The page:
Steep rise in permanent exclusions a ‘significant barrier’ to Short Stay School for Norfolk, inspectors say
- Credit: Steve Adams
The steep rise in exclusions has left a school for children who have been excluded facing 'significant barriers' to giving pupils a high-quality education.
In its latest Ofsted report, published last week, inspectors said the Short Stay School for Norfolk (SSSfN) required improvement, a downgrade on its previous good result.
Inspectors said: 'Leaders have faced significant barriers to improving the school since it opened in 2014. Growing numbers of pupils coming in, not enough schools to reintegrate pupils into, increasing problems with site maintenance, and a restructure to manage funding challenges, have been unwelcome distractions for leaders trying to ensure that vulnerable pupils have a high-quality educational provision.'
It says, despite 'their very best efforts', leaders struggle to secure next-step provision for pupils, which can leave pupils 'disengaged'.
'Despite exhaustive efforts by leaders, there is insufficient next-step or specialist provision in the locality,' the report says.
Mr Reynolds said he was 'deeply proud' of the school, its staff and pupils, and said: 'We feel that the report rightly emphasises the many challenges which the school has faced in the last three years.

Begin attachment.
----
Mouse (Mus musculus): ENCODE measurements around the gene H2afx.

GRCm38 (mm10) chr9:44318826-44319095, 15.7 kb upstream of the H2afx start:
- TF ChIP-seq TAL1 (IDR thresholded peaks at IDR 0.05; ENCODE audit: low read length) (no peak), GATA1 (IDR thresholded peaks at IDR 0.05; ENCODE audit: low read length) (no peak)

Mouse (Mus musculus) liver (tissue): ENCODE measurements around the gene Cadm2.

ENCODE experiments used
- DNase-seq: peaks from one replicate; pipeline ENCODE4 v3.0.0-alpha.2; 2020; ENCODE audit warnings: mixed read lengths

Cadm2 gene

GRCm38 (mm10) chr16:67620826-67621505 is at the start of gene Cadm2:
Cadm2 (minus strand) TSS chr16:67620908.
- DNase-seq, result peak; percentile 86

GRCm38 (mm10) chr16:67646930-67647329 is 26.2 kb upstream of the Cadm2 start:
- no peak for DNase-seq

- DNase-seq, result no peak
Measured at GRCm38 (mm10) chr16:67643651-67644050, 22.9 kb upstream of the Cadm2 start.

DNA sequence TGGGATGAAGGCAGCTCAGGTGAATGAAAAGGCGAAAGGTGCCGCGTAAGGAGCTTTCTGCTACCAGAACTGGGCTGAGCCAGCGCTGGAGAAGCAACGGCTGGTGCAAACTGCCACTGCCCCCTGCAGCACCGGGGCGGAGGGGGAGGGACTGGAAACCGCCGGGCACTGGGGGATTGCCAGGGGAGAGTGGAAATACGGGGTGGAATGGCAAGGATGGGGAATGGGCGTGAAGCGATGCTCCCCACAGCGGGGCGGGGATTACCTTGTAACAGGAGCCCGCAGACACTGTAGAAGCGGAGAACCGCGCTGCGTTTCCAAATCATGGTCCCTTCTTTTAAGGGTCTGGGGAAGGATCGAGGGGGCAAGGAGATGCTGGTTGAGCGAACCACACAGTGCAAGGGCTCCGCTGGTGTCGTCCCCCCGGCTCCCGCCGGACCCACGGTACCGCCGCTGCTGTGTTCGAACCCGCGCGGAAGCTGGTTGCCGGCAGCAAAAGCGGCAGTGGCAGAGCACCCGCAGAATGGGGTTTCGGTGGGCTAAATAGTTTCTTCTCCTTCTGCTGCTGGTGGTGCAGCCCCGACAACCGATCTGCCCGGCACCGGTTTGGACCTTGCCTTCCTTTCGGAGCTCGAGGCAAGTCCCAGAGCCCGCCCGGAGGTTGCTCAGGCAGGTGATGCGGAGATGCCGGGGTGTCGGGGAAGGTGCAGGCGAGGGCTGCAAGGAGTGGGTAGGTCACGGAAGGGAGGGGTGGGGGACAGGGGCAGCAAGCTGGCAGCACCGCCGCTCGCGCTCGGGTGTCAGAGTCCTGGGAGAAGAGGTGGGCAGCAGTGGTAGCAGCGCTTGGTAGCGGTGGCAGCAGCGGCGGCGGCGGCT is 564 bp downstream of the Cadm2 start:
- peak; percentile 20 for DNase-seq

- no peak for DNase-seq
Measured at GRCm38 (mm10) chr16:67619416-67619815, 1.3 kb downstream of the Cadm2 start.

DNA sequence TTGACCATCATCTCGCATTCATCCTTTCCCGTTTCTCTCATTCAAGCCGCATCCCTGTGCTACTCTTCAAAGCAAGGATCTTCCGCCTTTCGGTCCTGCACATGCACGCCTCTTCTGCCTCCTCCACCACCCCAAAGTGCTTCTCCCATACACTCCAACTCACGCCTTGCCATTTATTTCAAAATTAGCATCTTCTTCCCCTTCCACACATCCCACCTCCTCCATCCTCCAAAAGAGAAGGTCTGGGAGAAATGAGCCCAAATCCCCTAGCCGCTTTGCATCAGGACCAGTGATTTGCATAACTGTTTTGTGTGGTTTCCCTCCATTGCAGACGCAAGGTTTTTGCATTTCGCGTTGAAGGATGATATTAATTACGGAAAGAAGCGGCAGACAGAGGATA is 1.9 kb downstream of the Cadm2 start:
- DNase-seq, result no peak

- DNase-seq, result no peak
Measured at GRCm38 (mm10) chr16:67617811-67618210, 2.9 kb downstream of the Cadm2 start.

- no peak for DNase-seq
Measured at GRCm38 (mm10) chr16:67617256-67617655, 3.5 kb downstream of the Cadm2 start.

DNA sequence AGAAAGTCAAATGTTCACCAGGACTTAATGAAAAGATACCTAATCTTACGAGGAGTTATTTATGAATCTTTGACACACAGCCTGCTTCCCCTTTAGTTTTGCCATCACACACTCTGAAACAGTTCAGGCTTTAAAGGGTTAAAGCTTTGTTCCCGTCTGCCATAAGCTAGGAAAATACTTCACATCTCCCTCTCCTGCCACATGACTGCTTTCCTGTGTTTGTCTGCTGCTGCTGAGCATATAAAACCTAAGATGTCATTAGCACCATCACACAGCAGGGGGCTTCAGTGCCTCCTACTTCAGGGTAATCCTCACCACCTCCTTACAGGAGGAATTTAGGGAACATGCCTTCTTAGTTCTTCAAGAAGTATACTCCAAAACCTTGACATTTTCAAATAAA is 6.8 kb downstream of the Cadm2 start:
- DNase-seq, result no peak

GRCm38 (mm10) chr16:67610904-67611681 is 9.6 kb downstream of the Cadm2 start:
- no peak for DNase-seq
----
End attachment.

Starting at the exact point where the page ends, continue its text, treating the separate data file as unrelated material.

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'However we feel it is unfortunate that the school's overall grade has been adversely affected by many factors which are beyond our control.'
He said he was pleased the report acknowledged the importance of teamwork with the wider education community, as well as issues with its eight sites.
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'The report highlights the significant challenges involved in managing an estate of eight different school sites with a very limited budget,' he said.
'The trust has raised issues around our premises and funding repeatedly with the Department for Education over the last two years, but sadly has felt that the issue has been largely ignored.
'We sincerely hope that the inspectors comments will support our efforts to ensure that the most vulnerable young people have the best physical environments in which to learn.'
During their visit, in February, inspectors noted that while safeguarding is 'determined, constant and rigorous', it was not reflected in some administration, that the quality of teaching is 'variable' and that pupils sometimes aren't given a 'full voice' in their provision.
But they praised executive headteacher Victoria Setters, who - after being appointed in September - is bringing 'greater stability and consistency'.